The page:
National Capital Urban Design and Security Plan (NCUDSP)
National Capital Planning Commission
Washington, D.C. is admired for the beauty and dignity of the Federal buildings, the monuments and memorials, its civic and public spaces, and its historic avenues and streets. In recent years that beauty has been marred by the proliferation of ad hoc security measures (pre-cast concrete highway barriers, guardhouses, endless rows of planters and sewer pipes acting as vehicular barriers, etc.). These measures are unattractive, not always effective, communicate fear, and undermine the spirit of our open and democratic society.
The National Capital Planning Commission (NCPC) undertook early in 2001 a comprehensive National Capital Urban Design and Security Plan (NCUDSP) that proposes solutions that would integrate building perimeter security into the urban fabric of Washington, D.C. While enhancing security, the NCUDSP proposes a more welcoming and beautiful public realm with improved function and amenities, and demonstrates that security and good urban design need not be mutually exclusive. Solutions include the use of garden walls or building “plinths” that provide vertical vehicular barriers but do not appear as security measures; “hardened” streetscape furniture, such as benches, capable of withstanding the force of moving vehicles; and urban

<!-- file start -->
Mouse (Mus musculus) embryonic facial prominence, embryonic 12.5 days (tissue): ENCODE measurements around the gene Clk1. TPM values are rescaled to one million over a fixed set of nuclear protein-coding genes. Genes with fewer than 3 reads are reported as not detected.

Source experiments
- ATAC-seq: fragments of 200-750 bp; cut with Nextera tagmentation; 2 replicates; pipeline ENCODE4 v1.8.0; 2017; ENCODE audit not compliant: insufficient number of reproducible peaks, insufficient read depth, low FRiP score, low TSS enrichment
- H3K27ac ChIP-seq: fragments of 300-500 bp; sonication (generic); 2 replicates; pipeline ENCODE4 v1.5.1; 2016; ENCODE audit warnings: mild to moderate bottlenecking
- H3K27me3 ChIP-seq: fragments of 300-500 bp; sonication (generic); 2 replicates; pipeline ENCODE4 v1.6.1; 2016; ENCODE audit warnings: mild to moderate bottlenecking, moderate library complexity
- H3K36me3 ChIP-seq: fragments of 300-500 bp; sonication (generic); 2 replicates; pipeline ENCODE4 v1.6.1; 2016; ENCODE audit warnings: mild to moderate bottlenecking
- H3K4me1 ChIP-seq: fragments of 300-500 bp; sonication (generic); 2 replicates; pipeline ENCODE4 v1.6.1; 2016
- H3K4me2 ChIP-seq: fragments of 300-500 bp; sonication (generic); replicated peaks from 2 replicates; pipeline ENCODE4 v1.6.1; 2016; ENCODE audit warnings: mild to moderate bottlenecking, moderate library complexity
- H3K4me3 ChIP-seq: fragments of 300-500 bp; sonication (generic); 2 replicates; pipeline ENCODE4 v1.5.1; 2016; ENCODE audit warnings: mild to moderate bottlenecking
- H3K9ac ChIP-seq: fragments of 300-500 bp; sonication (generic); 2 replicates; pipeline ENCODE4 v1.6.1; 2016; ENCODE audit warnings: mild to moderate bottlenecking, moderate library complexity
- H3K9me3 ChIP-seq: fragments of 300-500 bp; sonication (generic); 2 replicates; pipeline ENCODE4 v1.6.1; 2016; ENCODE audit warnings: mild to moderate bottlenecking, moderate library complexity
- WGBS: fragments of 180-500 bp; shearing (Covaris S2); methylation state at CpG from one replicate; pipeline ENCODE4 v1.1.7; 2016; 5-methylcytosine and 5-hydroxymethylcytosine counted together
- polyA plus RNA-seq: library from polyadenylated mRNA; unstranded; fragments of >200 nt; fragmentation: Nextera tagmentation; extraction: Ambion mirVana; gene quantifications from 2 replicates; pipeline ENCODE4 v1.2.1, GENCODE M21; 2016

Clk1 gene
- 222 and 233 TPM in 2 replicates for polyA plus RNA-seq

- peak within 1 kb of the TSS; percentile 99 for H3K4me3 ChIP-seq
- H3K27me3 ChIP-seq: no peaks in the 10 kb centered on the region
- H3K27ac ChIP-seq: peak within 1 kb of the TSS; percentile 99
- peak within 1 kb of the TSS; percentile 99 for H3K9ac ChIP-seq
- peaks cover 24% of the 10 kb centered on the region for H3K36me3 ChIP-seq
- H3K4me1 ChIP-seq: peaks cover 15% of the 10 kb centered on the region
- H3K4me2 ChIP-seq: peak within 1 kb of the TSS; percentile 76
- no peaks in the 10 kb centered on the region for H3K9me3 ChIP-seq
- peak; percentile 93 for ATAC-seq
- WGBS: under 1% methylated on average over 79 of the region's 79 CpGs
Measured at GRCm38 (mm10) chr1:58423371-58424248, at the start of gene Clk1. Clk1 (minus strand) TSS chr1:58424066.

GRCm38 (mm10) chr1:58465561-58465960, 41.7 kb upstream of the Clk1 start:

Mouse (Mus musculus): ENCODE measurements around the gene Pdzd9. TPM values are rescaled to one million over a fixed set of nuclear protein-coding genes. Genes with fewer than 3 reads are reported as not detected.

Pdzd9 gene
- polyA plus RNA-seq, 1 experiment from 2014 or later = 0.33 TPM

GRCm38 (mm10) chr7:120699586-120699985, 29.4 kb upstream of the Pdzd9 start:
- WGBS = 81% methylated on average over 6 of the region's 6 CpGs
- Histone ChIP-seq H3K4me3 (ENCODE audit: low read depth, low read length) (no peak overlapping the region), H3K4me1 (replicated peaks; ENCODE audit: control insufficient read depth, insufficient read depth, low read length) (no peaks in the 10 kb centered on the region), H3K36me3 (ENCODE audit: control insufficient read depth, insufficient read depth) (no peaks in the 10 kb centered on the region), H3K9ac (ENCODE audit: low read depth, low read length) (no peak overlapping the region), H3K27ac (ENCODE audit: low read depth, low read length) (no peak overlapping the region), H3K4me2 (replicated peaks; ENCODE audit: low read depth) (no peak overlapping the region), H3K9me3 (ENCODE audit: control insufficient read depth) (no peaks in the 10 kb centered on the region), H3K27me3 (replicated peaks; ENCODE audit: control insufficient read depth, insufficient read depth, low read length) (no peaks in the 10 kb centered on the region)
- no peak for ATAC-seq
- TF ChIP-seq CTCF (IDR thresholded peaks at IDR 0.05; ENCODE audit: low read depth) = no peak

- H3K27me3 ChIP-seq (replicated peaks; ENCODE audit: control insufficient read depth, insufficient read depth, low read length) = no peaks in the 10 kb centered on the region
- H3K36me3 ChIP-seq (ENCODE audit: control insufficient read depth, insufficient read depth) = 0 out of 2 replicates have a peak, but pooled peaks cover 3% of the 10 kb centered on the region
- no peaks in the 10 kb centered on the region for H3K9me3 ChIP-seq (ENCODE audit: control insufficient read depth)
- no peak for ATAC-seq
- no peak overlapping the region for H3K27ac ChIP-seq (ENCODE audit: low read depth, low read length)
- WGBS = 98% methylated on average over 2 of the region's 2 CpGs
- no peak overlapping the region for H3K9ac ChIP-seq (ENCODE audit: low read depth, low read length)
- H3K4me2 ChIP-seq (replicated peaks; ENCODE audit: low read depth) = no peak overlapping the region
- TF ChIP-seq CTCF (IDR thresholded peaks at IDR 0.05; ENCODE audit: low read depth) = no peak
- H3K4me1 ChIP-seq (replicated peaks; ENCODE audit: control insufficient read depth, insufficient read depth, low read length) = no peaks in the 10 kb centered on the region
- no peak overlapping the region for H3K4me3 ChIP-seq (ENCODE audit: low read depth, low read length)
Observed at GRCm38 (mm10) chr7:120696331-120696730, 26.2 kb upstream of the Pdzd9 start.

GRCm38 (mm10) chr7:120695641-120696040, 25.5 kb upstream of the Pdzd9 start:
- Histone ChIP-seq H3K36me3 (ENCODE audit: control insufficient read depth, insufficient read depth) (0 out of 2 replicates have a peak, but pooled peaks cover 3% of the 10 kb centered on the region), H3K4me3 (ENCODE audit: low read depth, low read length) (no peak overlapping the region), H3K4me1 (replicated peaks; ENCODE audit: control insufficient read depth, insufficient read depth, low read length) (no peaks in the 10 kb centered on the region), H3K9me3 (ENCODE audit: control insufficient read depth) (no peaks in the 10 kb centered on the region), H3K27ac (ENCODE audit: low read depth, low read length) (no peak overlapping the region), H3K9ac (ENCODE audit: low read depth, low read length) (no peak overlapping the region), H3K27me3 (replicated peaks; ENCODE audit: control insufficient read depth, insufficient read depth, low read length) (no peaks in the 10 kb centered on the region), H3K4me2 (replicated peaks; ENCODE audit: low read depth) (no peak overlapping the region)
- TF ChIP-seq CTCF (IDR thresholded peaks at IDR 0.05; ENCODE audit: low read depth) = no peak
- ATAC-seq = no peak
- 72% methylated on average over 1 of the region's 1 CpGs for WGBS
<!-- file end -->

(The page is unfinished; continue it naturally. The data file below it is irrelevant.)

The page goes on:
design and streetscape elements that not only provide security but bring new beauty and unity to the district.
Wolff Landscape Architecture, Inc. was the prime contractor for the project to the NCPC. Our co-consultant was Chan Krieger & Associates, architects and urban designers, of
Cambridge. Sub-consultants were Peter Walker Partners, responsible for the Southwest Federal Center; EDAW, Inc., responsible for the Federal Triangle and downtown; and
Olin Partnership, responsible for the National Mall and the West End. The local firm of Devrouax & Purnell was the consulting architect.